In the early 19th century, praise for a new device from England circulated around American newspapers describing an invention intended for prison labor. This device, the treadmill, was labeled as a solution to the problem of employing prisoners and reducing the prison population. It permitted incarcerated people to perform endless labor while grinding grain, serving as a preventive punishment that required minimal supervision. At New-Gate, the treadmill became a common means of labor for unskilled workers.The device was powered by the inclined walking motions of up to 22 men.
“On the steps of the treadmill marched the incorrigible and the defiant, through endless hours, often chained to their places, an overseer standing by with a ready whip.”
Bob Grigg, Curator of Colebrook Historical Society (Litchfield County, CT)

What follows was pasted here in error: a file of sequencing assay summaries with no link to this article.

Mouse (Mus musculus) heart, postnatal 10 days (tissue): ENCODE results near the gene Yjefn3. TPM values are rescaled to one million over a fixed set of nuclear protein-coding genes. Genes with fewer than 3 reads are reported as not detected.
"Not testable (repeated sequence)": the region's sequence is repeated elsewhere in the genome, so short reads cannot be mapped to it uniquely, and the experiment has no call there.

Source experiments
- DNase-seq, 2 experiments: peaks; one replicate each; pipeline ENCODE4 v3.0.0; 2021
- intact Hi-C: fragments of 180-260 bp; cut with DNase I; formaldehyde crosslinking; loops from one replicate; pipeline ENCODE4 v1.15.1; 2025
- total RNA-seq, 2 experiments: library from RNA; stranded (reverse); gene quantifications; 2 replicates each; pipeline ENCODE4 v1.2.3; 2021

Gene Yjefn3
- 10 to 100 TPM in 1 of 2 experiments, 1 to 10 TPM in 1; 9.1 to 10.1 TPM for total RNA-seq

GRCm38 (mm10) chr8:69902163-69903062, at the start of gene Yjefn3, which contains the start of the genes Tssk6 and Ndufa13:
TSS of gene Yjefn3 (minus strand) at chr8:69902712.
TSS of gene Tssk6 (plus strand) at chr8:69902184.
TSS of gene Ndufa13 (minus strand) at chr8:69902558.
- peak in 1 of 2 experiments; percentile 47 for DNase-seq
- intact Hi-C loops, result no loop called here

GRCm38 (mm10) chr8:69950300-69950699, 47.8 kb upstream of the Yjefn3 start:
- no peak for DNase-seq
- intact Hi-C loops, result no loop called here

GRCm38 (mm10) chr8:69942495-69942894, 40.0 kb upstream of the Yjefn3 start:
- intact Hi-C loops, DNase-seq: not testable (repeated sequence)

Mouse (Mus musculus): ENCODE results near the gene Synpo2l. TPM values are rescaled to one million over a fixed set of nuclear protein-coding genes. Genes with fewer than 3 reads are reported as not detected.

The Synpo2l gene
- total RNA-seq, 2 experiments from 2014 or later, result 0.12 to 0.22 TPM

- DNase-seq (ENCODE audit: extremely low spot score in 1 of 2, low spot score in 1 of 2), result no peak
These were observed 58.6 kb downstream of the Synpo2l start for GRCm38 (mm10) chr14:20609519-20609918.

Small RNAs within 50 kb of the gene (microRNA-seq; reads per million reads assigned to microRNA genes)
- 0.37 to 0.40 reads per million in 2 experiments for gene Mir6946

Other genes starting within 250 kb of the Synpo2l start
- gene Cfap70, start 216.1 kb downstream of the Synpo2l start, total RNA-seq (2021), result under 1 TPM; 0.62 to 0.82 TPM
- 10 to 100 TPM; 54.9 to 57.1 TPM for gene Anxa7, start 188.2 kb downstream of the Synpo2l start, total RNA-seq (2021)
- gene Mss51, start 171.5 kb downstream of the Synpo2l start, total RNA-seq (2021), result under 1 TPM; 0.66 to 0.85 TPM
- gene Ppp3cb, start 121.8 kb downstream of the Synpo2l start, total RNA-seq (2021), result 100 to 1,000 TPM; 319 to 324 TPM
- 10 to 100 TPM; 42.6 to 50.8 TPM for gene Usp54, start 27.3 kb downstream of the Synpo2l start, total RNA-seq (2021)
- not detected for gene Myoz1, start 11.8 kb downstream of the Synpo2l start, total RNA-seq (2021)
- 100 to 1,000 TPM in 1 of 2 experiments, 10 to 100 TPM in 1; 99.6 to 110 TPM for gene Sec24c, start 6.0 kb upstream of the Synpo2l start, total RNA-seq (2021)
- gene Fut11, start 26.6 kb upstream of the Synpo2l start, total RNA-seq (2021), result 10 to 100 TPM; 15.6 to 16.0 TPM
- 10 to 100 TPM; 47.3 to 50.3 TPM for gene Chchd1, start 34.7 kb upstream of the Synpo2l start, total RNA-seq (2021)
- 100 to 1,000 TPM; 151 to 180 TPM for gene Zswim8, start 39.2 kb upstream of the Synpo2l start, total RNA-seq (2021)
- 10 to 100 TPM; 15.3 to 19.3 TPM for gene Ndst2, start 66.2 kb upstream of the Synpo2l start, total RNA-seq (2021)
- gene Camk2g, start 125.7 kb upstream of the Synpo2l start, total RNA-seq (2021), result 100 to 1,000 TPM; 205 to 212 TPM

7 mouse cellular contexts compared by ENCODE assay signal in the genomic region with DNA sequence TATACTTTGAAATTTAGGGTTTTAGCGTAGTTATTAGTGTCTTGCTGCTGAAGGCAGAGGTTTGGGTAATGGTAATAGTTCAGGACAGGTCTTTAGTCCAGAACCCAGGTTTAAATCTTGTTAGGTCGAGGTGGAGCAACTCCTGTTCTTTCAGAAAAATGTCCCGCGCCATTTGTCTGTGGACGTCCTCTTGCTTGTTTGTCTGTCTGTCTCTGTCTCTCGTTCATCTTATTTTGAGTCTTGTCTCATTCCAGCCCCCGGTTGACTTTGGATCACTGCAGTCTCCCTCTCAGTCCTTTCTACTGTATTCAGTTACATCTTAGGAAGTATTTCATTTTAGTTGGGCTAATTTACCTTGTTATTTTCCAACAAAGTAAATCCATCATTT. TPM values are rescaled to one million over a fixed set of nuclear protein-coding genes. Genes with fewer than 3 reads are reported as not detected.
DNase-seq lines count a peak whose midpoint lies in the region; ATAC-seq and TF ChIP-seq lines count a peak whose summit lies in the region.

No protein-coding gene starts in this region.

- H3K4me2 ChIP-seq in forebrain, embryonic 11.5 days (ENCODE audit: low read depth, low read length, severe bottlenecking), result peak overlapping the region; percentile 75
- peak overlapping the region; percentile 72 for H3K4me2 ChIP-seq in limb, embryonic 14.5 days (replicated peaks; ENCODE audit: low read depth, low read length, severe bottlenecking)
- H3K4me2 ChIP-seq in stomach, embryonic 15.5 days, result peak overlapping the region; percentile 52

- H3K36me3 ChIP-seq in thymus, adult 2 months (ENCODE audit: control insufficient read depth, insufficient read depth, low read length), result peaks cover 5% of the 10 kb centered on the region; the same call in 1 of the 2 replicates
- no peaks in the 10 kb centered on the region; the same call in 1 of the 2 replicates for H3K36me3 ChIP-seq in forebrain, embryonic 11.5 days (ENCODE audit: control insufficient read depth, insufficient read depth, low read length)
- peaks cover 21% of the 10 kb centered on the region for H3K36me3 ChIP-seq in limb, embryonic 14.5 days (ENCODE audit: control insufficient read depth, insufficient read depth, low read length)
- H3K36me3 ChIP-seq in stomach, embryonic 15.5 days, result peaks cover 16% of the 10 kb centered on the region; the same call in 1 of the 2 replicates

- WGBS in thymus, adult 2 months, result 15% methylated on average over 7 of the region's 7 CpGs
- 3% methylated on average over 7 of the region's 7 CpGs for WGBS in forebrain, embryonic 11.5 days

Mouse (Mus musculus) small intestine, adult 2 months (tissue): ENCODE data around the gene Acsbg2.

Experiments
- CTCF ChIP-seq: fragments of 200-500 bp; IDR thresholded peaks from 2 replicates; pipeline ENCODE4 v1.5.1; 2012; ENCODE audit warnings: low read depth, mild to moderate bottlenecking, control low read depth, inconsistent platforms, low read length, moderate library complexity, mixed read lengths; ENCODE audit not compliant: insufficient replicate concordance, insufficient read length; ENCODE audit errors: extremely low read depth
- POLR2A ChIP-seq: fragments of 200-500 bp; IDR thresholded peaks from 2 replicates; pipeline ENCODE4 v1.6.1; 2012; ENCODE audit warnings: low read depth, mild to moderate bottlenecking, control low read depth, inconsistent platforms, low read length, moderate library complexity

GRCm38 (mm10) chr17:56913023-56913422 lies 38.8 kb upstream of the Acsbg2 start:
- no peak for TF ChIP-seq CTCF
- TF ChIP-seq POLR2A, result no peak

In an era of reinvention for prison punishment methods, the treadmill’s spread from Britain to the United States signified an increase of commodifying the incarcerated population.
 Vaver, Anthony. “Prisons and Punishments: Inventive Ways to Cut Prison Costs.” Early American Crime, December 7, 2012. https://www.earlyamericancrime.com/prisons-and-punishments/inventive-ways-to-cut-prison-costs.
 Mangan, Gregg. “Notorious New-Gate Prison.” Connecticut History | a CTHumanities Project – Stories about the people, traditions, innovations, and events that make up Connecticut’s rich history., October 18, 2021. https://connecticuthistory.org/notorious-new-gate-prison/.
 Grigg, Bob. “The Old Newgate Prison in Connecticut.” Colebrook Historical Society. Accessed July 3, 2023. https://www.colebrookhistoricalsociety.org/OldNewgatePrison.htm.
 Peters, Diane. “Treadmills Were Meant to Be Atonement Machines .” JSTOR Daily, May 2, 2018. https://daily.jstor.org/treadmills-were-meant-to-be-atonement-machines/.